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USDA Forest Service Invest Millions to Support Community Forest Projects


Washington, -

The U.S. Department of Agriculture’s Forest Service today announced it will award $4 million to fund 10 community forest projects across seven states to support the creation, expansion and enhancement of community spaces.

The Forest Service will deliver the funding in the form of grants to local governments, tribes and qualified nonprofit organizations through its Community Forest Program. These funds will support working forests through sustainable management and timber and non-timber production.

“The program offers a unique opportunity for communities to increase public access, recreational opportunities, and other multiple uses,” said Forest Service Chief Vicki Christiansen. “These investments will also help protect vital water supplies and wildlife habitat, serve as demonstration sites for private forest landowners and provide economic benefits from timber and non-timber products.”

In addition to the funds awarded through the grant program, awardees will collectively leverage an additional $8 million in matching funds. 

Since the Community Forest Program issued its first grants in 2012, the program has supported 66 community-driven projects across 23 states and territories and permanently conserved over 17,000 acres. The success of the program is due to strong partnerships between the Forest Service, tribes, local governments, non-profits and, most of all, the dedication of time and energy by many enthusiastic community members.

 

Funded Projects:

  • Hall Mountain Community Forest Phase 2, Eastern Band of the Cherokee Indians, North Carolina:
    Provides expanded access for land and water-based recreation and a potential eagle aviary, as well as management for culturally significant forest products for artisans.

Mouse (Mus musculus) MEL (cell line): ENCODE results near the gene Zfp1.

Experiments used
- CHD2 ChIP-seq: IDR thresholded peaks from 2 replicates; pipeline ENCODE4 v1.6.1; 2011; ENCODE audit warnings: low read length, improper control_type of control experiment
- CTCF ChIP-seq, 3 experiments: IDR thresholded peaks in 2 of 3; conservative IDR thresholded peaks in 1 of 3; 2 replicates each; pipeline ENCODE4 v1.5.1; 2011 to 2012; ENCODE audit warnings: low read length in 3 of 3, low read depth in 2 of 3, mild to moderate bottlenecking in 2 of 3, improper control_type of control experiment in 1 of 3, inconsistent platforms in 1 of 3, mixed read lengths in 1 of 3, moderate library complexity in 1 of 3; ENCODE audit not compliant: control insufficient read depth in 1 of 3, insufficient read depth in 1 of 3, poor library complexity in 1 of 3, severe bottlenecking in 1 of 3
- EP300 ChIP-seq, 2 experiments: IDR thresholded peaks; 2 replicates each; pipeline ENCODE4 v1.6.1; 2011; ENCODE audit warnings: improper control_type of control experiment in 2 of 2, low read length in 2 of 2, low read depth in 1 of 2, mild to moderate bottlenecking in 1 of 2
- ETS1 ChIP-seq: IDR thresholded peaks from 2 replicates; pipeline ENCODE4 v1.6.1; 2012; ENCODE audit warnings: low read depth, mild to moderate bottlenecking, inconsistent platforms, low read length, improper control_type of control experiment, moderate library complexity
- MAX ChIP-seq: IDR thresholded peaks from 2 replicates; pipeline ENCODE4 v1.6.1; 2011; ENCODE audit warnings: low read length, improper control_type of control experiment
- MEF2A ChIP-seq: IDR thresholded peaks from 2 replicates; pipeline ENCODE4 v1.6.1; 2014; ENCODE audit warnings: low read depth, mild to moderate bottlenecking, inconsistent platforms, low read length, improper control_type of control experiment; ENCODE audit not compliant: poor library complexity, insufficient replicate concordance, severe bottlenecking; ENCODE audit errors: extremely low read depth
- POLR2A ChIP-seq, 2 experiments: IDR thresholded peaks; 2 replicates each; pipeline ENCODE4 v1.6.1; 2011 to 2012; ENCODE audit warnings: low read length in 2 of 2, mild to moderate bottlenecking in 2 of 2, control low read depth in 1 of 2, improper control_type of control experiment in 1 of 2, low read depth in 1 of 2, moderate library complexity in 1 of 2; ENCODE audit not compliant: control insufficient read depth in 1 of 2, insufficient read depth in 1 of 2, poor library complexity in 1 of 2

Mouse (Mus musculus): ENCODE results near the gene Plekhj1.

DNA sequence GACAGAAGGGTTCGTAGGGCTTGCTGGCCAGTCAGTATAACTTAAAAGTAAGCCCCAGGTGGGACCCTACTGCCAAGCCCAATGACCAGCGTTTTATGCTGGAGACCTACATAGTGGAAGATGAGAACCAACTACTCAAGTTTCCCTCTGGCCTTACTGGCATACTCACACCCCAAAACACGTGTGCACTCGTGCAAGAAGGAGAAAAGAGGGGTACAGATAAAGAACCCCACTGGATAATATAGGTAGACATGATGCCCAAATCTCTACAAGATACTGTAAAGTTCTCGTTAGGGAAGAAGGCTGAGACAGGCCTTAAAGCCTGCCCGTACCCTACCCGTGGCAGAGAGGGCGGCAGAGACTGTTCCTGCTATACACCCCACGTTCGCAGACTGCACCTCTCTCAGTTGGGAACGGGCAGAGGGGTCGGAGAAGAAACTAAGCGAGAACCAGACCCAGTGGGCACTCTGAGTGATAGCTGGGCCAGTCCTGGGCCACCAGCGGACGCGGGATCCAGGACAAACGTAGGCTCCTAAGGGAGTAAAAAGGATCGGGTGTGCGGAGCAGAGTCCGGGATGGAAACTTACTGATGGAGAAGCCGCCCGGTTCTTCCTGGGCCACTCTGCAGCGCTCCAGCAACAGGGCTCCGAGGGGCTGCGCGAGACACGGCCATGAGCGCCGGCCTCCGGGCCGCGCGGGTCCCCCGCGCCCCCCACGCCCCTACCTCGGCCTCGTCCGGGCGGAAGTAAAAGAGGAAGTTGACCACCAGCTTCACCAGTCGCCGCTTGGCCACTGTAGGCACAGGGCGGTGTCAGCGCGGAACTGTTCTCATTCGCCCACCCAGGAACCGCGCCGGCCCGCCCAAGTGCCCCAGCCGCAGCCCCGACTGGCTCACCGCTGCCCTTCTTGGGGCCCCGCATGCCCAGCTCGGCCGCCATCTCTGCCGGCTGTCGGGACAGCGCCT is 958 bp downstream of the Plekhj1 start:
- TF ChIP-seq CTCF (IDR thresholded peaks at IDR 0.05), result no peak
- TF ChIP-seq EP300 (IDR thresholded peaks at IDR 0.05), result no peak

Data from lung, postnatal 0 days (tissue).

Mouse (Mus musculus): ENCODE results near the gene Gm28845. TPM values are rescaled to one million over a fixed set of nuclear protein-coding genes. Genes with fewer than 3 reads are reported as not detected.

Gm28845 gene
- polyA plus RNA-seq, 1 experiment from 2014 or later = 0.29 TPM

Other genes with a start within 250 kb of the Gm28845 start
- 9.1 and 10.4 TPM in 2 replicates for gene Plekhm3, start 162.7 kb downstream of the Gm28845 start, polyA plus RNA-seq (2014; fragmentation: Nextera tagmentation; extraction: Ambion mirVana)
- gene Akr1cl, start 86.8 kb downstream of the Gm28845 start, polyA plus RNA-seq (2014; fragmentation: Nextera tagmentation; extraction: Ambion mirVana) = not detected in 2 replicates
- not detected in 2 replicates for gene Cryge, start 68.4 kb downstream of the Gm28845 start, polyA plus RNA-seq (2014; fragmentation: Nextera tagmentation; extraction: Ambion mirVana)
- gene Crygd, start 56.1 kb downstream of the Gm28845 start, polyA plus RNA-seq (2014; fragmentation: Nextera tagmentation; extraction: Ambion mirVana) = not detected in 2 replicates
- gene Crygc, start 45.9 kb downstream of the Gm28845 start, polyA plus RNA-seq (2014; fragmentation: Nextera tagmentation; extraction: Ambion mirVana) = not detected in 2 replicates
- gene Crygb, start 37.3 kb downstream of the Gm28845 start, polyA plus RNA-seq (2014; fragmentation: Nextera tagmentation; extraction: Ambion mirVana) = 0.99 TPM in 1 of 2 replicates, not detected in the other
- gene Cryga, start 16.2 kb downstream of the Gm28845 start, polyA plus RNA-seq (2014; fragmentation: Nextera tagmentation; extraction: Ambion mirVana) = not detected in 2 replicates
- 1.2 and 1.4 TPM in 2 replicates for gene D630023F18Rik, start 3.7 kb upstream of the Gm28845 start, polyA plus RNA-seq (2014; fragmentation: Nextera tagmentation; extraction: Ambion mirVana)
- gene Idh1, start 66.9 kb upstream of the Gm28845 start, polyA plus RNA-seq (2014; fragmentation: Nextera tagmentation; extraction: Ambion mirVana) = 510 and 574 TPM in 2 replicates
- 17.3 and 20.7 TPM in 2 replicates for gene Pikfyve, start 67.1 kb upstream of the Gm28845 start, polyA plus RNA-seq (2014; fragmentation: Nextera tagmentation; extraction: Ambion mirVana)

• Lakeville Community Forest, Lakeville, Maine
    Supports jobs in forest products, outdoor recreation, and guiding industries and maintains the values of the regions’ forest, wildlife and water resources.
     
  • Quigg Island Community Forest, Liberty, Maine
    A working forest that continues to provide local product to the mill, supporting jobs in the region, as well as allowing the town to enhance its outdoor recreation-based economy.
     
  • Birch Ridge Community Forest Phase 2, New Durham, New Hampshire
    Working forestland that protects water resources and expands trails for snowmobiling, hiking, snowshoeing, Nordic skiing, trail-running and mountain biking.
     
  • Mink Brook Community Forest, Hanover, New Hampshire
    Establishes connectivity for recreation trails, including the Appalachian Trail, and wildlife passage around downtown Hanover.
     
  • Oak Hill Community Forest, Burke County, North Carolina
    Creates opportunities for agriculture and forestry, public recreation and outdoor education.
     
  • Butte Falls Community Forest, Butte Falls, Oregon
    Supports forest health, fire resilience, and a recreation-based economy and protects the town’s historical assets.
     
  • Huntington Community Forest, Huntington, Vermont
    Multiple-use, working forest with hiking, snowmobiling, and mountain biking trails and education opportunities for the local school.
     
  • Bear Ridge Community Forest, Ilwaco, Washington
    Protects the city’s vital water reservoir while creating local jobs in forest management, road maintenance and reconstruction, and trail creation.
     
  • Rocky Branch Community Forest, River Falls, Wisconsin
    Offers opportunities for recreation, provides a buffer for the Kinnickinnic River, and allows the school district to access its adjacent landlocked school forest.
     

For more information about the Community Forest Program, visit https://www.fs.usda.gov/managing-land/private-land/community-forest.

https://www.fs.usda.gov/news/releases/usda-forest-service-invest-millions-support-community-forest-projects